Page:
What are the expectations on Q4 earnings? What are your views on BFSI, IT, FMCG, industrials, pharma, etc.?

In general, we are positive on domestic cyclical sectors—auto, capital goods, financials and cement. These sectors are likely to see good volume growth. We continue to remain negative on the FMCG space where the problems are not related to the economy. The challenges show that companies are trying to hold margins at levels that are hurting the competitiveness of their products in the market place.

What's the house view or outlook for FY25? If you could mention sectors...do you see earnings of small- and mid-caps outperforming large caps in case of cost of funds remaining high (viz. no rate cut in US or India) or if inflation remains a worry?

Given the strength of both the US economy and the Indian economy we do not expect aggressive rate cuts as there is no need to stimulate demand through rate cuts in either of the economies. In US, even if the Fed cuts short-term rates, one should not expect long-term bond yields to drop much. The yield curve is currently downward sloping and will revert to its normal upward sloping shape as and when short-term rates ease. From an equity market multiples perspective, it is the long-term yield that matters and not the short term rates. So, one should refrain from building an investment thesis around rate cuts leading to multiple expansion.

Large-cap returns have lagged mids and smalls for many years, particularly in the last four years. Do you see the trend continuing, given 7-8% economic growth and inflation at 4-5%, resulting in nominal GDP of 12% or so?

We are fairly concerned about the small and midcap space and would advise investors to be cautious in this space. In past cycles, we have seen that investors get drawn into stocks based on narratives or excitement around earnings over 1-2 quarters. But liquidity in these stocks tends to dry up when the performance mean reverts. We see the risk of a similar scenario playing out again.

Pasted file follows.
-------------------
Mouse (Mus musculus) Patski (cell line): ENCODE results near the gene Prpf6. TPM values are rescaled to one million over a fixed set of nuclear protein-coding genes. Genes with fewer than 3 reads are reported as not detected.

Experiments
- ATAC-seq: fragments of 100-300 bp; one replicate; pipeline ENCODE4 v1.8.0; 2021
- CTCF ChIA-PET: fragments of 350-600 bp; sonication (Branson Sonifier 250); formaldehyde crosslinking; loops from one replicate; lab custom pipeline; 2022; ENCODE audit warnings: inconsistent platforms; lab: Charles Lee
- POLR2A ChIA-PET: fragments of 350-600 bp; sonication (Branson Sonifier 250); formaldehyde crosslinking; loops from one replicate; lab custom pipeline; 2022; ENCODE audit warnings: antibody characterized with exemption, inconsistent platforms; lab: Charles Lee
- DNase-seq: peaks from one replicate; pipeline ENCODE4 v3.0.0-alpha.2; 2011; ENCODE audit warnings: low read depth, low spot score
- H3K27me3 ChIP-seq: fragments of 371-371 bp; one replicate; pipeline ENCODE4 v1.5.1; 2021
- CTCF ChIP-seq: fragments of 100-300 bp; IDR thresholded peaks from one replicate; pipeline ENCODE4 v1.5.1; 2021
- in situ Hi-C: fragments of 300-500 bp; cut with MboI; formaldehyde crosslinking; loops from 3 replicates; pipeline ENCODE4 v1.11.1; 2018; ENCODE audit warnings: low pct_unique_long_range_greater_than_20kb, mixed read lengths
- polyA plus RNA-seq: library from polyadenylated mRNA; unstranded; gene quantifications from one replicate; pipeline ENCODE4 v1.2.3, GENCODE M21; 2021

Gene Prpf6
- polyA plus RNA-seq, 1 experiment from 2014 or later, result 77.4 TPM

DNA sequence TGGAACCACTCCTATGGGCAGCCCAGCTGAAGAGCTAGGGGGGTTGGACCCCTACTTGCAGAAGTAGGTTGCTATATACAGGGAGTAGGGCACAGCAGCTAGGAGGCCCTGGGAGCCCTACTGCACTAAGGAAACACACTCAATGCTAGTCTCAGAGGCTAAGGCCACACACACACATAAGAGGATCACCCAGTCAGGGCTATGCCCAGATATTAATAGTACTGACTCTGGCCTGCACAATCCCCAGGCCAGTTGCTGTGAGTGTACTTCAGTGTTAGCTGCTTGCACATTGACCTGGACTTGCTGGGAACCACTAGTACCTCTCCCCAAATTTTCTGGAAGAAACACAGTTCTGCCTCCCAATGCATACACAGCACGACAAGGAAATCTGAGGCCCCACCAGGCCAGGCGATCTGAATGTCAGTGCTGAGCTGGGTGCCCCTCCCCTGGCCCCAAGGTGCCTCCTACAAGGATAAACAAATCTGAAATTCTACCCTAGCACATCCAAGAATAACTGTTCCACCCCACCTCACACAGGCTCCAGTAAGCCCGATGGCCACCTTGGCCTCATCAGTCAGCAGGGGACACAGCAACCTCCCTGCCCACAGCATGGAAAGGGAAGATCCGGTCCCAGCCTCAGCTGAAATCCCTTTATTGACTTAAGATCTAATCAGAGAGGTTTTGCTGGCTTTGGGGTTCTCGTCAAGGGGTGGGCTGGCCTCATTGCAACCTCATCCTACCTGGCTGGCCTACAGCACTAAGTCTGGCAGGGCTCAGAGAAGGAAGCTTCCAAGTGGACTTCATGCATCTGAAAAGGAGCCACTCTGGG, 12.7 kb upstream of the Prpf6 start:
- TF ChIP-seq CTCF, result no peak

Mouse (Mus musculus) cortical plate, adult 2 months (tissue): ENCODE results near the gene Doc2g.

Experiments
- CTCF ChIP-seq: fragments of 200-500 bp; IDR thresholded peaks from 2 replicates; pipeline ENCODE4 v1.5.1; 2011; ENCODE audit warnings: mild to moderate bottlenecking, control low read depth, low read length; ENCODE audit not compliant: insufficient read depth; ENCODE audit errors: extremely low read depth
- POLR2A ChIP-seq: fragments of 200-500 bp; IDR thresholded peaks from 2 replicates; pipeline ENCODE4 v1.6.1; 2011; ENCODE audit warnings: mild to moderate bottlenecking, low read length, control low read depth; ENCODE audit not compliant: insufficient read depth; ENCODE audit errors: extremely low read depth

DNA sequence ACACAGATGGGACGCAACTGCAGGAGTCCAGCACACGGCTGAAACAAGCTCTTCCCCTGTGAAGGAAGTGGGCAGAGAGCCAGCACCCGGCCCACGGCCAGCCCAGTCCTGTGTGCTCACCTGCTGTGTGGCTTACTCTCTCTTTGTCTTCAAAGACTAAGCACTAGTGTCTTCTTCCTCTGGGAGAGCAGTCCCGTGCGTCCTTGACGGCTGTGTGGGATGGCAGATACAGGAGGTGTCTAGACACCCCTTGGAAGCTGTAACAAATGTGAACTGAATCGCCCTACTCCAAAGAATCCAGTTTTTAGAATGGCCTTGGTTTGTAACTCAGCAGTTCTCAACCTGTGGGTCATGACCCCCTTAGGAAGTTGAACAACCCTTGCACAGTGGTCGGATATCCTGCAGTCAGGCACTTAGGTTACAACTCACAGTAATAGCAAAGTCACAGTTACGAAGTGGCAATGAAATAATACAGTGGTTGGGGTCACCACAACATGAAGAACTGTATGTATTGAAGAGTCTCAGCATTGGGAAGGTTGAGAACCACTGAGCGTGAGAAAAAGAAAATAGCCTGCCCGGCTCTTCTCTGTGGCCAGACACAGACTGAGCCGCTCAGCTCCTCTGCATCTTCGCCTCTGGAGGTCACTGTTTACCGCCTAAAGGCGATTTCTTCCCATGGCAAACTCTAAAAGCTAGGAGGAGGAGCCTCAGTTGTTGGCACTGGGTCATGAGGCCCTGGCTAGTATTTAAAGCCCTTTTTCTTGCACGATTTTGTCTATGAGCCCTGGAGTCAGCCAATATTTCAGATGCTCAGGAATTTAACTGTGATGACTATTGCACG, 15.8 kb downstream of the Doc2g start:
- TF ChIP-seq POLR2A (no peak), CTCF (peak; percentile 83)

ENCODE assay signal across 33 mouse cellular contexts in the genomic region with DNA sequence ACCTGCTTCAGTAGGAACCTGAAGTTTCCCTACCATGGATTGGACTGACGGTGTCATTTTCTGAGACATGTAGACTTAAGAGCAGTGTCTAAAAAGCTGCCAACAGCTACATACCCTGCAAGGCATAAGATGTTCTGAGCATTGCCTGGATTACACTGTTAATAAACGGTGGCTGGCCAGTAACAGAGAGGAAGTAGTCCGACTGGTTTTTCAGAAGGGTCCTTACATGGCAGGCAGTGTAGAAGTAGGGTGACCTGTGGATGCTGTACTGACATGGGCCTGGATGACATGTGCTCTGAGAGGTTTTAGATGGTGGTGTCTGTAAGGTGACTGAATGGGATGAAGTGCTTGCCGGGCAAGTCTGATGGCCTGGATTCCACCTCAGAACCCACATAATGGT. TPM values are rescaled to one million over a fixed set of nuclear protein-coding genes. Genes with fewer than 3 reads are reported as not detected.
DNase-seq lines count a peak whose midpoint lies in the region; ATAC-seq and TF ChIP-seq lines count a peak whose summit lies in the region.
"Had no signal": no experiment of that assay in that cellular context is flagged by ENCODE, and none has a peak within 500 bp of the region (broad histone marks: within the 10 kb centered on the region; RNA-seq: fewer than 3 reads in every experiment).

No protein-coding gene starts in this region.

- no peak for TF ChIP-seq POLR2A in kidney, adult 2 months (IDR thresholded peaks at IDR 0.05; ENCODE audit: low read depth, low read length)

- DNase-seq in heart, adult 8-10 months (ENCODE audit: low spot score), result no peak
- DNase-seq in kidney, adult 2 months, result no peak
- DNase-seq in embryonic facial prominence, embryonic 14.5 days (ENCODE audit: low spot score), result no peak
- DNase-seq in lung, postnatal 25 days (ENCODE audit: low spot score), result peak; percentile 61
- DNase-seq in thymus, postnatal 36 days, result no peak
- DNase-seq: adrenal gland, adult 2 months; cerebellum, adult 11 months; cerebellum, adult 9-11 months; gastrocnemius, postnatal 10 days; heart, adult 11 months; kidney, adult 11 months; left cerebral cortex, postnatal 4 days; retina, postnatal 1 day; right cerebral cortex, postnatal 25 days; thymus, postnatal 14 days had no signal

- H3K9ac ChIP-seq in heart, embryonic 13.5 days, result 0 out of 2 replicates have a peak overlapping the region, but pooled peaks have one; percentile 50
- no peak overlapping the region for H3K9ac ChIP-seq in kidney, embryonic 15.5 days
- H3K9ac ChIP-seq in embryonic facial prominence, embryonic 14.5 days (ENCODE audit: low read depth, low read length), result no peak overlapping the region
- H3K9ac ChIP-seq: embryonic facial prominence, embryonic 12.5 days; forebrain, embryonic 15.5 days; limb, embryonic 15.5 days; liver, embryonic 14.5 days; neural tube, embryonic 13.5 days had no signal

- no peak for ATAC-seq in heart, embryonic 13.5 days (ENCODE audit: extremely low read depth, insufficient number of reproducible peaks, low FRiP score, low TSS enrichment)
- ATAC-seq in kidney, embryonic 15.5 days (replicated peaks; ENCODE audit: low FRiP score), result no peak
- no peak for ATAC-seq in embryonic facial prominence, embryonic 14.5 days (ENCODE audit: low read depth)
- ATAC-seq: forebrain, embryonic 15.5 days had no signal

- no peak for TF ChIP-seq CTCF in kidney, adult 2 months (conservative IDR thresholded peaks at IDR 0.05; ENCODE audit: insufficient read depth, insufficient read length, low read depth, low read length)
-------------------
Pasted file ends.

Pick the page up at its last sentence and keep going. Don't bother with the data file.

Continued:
What's your advice to investors on how to approach the markets given the ambient domestic and global economic and geopolitical factors? Is it good to diversify a bit more towards gold (and/or INVITs/REITs) and fixed income especially if rates are expected to soften?

While the economic outlook is strong, market levels are not cheap. In such situations, one should focus on improving the quality of the portfolio—rather than being in the riskiest segments of the market. Given this framework, it is better to be invested in large-cap companies with long -term track records. Also, the risk-return trade-off is better in this part of the market. Investors should invest with at least a three-year horizon and should not enter market with the expectation of making short-term gains.

One constant refrain is private capex not picking up as desired albeit investment commitments for green energy, chip plants, etc. are top news. What's your take?

Home building and construction are a very large part of private sector capex. There has been a clear and sharp uptick in this activity. Capex intensive sectors such as cement, power and steel are also seeing fresh investment activity. So, it would be incorrect to say private sector capex is not picking up.

What's your view on rupee in the current fiscal?

Fairly large inflows on account of bond index inclusion are expected. So our base case is that the rupee is likely to remain relatively steady. In case there is a supply shock on the oil front, leading to a sharp and sustained increase in oil prices, then the rupee would be expected to depreciate to allow the economy to adjust.